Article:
> millions if more had your attitude. Anyways, what's wrong with the ADA?
    > I'm
    > just curious (I live with a diabetic).
    >
    >


    The ADA give the party line of saying that diabetics should eat a large
    amount of carbohydrates. This is weird, considering that it's insulin
    that's a problem for diabetics, and carbs cause quite an insulin spike.
    Low carb diets are espoused by some people for the lack of insulin
    spikes.

    I've eaten both low fat and low carb, and I'm insulin resistent (and
    probably darn close to becoming a T2 while eating low fat). With low
    carb, I've been able to lower my fasting blood sugar level, raise my HDL,
    lower my triglycerides and better my total cholesterol/HDL ratio, all the
    while riding my bike more than I did when I was on low fat.

    --
    Bob in CT
    Remove ".x" to reply
     
  16. Bob Wheeler

    Bob Wheeler Guest

    Let me mention Dr. Richard Bernstein's books for both type 1 and 2. I
    hope I'm not carrying coals to Newcastle. He is a good scientist who
    developed type 1 as a youth, and did many of his early experiments on
    himself -- he even rigged up a blood testing machine for his own use
    long before such things were considered appropriate for individual use.
    Although trained as an engineer, he went back to school to obtain a MD
    in order to give credence to his research. His advice differs
    considerably from the ADA with respect to carbohydrates.

    Bernstein, R. 1997. Dr Bernstein's diabetes solution. Little Brown. ISBN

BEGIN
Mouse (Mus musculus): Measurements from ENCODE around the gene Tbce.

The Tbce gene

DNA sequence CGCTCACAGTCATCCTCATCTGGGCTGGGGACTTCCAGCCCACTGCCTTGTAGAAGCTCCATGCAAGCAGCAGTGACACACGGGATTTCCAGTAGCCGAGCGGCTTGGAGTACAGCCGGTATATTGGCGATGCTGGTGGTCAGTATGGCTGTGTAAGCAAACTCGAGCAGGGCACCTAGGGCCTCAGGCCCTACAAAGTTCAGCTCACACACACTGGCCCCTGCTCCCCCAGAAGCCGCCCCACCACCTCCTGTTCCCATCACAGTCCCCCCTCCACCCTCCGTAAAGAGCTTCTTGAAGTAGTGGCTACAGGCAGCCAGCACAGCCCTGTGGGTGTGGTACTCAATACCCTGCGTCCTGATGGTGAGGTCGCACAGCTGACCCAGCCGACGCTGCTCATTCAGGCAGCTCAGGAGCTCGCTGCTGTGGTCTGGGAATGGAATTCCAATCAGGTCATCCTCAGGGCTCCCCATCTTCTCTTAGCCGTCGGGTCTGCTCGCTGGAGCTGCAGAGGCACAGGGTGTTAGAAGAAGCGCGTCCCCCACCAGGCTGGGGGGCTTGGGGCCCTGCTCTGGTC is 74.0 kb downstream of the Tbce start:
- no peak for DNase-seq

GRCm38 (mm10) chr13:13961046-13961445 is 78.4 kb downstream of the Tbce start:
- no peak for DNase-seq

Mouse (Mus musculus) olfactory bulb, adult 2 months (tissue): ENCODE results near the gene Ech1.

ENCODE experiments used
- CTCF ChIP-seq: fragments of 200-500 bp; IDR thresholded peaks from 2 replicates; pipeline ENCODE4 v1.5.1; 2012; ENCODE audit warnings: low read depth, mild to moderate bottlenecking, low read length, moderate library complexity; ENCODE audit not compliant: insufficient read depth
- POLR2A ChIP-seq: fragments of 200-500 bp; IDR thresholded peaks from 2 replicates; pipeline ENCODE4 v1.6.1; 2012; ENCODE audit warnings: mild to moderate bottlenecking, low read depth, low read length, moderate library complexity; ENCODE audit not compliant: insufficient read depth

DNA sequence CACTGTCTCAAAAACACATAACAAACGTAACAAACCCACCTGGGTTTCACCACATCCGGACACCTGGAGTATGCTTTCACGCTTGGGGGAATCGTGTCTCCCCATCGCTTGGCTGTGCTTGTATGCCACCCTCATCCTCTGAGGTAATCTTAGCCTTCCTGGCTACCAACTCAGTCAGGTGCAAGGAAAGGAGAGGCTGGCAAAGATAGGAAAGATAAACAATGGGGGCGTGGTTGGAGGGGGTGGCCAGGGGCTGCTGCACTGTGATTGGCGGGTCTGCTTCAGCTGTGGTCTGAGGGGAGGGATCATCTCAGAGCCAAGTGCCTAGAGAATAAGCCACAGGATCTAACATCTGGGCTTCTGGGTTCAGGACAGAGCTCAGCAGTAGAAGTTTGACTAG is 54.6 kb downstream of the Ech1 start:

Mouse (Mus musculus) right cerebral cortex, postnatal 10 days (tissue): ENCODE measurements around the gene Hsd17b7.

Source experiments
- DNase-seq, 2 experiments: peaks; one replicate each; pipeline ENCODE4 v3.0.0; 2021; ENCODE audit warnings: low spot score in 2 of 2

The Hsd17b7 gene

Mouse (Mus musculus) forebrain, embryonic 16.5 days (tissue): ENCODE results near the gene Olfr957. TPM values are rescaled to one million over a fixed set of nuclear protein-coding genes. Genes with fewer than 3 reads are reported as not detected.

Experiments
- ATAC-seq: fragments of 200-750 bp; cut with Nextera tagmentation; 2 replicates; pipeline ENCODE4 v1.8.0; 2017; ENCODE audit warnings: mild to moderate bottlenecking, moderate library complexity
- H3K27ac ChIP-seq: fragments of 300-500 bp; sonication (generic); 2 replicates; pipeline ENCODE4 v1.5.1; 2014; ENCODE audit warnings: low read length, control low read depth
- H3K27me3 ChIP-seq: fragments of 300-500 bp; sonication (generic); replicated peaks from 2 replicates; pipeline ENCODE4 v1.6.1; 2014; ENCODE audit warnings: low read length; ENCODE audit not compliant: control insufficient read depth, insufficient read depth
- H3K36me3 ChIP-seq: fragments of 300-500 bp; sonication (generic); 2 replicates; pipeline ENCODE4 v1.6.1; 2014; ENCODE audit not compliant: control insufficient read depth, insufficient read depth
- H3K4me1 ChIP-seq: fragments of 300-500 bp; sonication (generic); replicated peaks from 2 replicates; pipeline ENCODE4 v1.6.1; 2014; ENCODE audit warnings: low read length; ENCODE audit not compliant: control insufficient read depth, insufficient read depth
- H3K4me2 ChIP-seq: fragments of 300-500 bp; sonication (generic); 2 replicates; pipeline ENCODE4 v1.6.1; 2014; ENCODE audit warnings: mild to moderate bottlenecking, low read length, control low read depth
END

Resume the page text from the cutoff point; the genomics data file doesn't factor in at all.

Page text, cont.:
0-316-09344-0.




    >
    > The ADA give the party line of saying that diabetics should eat a large
    > amount of carbohydrates. This is weird, considering that it's insulin
    > that's a problem for diabetics, and carbs cause quite an insulin spike.
    > Low carb diets are espoused by some people for the lack of insulin spikes.
    >
    > I've eaten both low fat and low carb, and I'm insulin resistent (and
    > probably darn close to becoming a T2 while eating low fat). With low
    > carb, I've been able to lower my fasting blood sugar level, raise my
    > HDL, lower my triglycerides and better my total cholesterol/HDL ratio,
    > all the while riding my bike more than I did when I was on low fat.
    >



    --
    Bob Wheeler --- http://www.bobwheeler.com/
    ECHIP, Inc. ---
    Randomness comes in bunches.
     
  17. Hunrobe

    Hunrobe Guest

    >Bob in CT [email protected]

    wrote in part:

    >The ADA give the party line of saying that diabetics should eat a large
    >amount of carbohydrates.


    This is simply not true. What the ADA *does* say is eat a balanced diet, track
    your BG closely, and listen to your physician. They also help sponsor several
    programs (in and around the Chicago area anyway) that refer diabetics to
    specialists at lower costs than most would find otherwise.

    Regards,
    Bob Hunt
     
  18. Hunrobe